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Nature. 2004 Mar 11;428(6979):157-60.

Supramolecular dendritic liquid quasicrystals.

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Department of Engineering Materials, University of Sheffield, Sheffield S1 3JD, UK.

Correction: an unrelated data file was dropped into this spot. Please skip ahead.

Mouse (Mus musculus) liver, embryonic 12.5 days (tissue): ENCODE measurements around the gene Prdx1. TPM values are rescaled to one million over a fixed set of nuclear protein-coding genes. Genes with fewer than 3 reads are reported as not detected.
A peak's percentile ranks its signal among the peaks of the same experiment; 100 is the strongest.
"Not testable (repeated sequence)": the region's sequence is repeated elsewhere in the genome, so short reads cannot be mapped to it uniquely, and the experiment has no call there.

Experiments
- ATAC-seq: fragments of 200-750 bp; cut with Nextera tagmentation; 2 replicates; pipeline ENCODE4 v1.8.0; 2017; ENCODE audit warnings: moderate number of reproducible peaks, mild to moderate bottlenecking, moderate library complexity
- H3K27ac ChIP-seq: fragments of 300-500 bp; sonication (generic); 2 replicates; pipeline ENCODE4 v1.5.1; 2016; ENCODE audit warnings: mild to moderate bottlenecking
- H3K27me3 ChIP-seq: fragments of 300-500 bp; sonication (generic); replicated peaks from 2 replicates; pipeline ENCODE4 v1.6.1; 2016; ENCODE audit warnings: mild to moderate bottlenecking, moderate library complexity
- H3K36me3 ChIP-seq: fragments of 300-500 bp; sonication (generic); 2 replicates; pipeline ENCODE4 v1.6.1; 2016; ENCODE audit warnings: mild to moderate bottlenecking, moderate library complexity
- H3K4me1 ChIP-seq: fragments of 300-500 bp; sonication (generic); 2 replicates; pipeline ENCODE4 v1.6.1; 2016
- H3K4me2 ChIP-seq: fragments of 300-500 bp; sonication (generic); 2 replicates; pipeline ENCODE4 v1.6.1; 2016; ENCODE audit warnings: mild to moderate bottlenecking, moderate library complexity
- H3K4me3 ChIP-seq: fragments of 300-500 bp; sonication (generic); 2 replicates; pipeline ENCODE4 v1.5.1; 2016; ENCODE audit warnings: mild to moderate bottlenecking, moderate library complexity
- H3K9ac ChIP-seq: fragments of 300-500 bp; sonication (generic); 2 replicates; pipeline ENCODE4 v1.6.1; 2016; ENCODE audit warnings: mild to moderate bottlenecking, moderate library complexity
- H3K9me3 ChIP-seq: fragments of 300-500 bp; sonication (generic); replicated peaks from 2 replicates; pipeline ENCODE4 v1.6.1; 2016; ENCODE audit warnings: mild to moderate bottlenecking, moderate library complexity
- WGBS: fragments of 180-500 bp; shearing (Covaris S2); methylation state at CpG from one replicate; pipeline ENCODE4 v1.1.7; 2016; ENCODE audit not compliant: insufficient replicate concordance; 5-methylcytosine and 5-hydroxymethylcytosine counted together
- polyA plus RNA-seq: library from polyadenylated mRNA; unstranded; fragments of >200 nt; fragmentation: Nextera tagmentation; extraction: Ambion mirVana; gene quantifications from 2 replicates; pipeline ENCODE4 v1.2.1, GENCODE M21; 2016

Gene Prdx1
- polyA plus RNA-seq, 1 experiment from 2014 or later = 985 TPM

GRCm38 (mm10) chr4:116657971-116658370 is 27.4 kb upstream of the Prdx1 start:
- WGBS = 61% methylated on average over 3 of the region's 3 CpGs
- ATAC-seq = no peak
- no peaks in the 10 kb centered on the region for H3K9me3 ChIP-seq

A large number of synthetic and natural compounds self-organize into bulk phases exhibiting periodicities on the 10(-8)-10(-6) metre scale as a consequence of their molecular shape, degree of amphiphilic character and, often, the presence of additional non-covalent interactions. Such phases are found in lyotropic systems (for example, lipid-water, soap-water), in a range of block copolymers and in thermotropic (solvent-free) liquid crystals. The resulting periodicity can be one-dimensional (lamellar phases), two-dimensional (columnar phases) or three dimensional ('micellar' or 'bicontinuous' phases). All such two- and three-dimensional structures identified to date obey the rules of crystallography and their symmetry can be described, respectively, by one of the 17 plane groups or 230 space groups. The 'micellar' phases have crystallographic counterparts in transition-metal alloys, where just one metal atom is equivalent to a 10(3)-10(4)-atom micelle. However, some metal alloys are known to defy the rules of crystallography and form so-called quasicrystals, which have rotational symmetry other than the allowed two-, three-, four- or six-fold symmetry. Here we show that such quasiperiodic structures can also exist in the scaled-up micellar phases, representing a new mode of organization in soft matter.

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